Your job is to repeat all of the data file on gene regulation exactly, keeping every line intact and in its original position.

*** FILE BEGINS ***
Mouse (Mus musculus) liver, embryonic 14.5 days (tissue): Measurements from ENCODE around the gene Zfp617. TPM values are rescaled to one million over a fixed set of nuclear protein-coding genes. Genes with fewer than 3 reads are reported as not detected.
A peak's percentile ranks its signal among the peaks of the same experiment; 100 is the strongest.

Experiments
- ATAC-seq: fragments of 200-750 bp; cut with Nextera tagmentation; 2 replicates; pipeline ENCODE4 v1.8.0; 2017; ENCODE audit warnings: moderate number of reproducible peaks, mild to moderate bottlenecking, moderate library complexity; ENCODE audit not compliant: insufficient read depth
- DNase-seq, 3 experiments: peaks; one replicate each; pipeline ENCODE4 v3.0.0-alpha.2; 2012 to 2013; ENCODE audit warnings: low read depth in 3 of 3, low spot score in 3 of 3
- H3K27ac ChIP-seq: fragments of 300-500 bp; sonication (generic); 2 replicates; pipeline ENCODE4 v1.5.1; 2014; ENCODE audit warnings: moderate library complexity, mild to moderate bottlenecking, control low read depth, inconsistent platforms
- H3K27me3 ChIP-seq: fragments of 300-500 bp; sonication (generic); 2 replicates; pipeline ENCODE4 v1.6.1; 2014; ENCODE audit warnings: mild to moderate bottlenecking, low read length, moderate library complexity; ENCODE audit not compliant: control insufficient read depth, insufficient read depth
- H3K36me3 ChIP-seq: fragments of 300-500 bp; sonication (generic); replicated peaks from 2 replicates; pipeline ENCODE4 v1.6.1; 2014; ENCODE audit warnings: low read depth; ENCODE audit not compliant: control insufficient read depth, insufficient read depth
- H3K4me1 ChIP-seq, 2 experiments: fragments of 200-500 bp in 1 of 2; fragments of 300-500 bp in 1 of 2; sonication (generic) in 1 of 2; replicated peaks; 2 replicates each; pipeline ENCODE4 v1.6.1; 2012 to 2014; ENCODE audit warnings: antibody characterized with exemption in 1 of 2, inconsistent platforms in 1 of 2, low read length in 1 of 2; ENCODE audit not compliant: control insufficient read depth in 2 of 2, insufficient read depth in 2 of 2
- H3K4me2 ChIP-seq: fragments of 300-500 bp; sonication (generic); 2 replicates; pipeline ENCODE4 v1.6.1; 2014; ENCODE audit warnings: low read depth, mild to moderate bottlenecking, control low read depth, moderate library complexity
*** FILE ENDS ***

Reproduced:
Mouse (Mus musculus) liver, embryonic 14.5 days (tissue): Measurements from ENCODE around the gene Zfp617. TPM values are rescaled to one million over a fixed set of nuclear protein-coding genes. Genes with fewer than 3 reads are reported as not detected.
A peak's percentile ranks its signal among the peaks of the same experiment; 100 is the strongest.

Experiments
- ATAC-seq: fragments of 200-750 bp; cut with Nextera tagmentation; 2 replicates; pipeline ENCODE4 v1.8.0; 2017; ENCODE audit warnings: moderate number of reproducible peaks, mild to moderate bottlenecking, moderate library complexity; ENCODE audit not compliant: insufficient read depth
- DNase-seq, 3 experiments: peaks; one replicate each; pipeline ENCODE4 v3.0.0-alpha.2; 2012 to 2013; ENCODE audit warnings: low read depth in 3 of 3, low spot score in 3 of 3
- H3K27ac ChIP-seq: fragments of 300-500 bp; sonication (generic); 2 replicates; pipeline ENCODE4 v1.5.1; 2014; ENCODE audit warnings: moderate library complexity, mild to moderate bottlenecking, control low read depth, inconsistent platforms
- H3K27me3 ChIP-seq: fragments of 300-500 bp; sonication (generic); 2 replicates; pipeline ENCODE4 v1.6.1; 2014; ENCODE audit warnings: mild to moderate bottlenecking, low read length, moderate library complexity; ENCODE audit not compliant: control insufficient read depth, insufficient read depth
- H3K36me3 ChIP-seq: fragments of 300-500 bp; sonication (generic); replicated peaks from 2 replicates; pipeline ENCODE4 v1.6.1; 2014; ENCODE audit warnings: low read depth; ENCODE audit not compliant: control insufficient read depth, insufficient read depth
- H3K4me1 ChIP-seq, 2 experiments: fragments of 200-500 bp in 1 of 2; fragments of 300-500 bp in 1 of 2; sonication (generic) in 1 of 2; replicated peaks; 2 replicates each; pipeline ENCODE4 v1.6.1; 2012 to 2014; ENCODE audit warnings: antibody characterized with exemption in 1 of 2, inconsistent platforms in 1 of 2, low read length in 1 of 2; ENCODE audit not compliant: control insufficient read depth in 2 of 2, insufficient read depth in 2 of 2
- H3K4me2 ChIP-seq: fragments of 300-500 bp; sonication (generic); 2 replicates; pipeline ENCODE4 v1.6.1; 2014; ENCODE audit warnings: low read depth, mild to moderate bottlenecking, control low read depth, moderate library complexity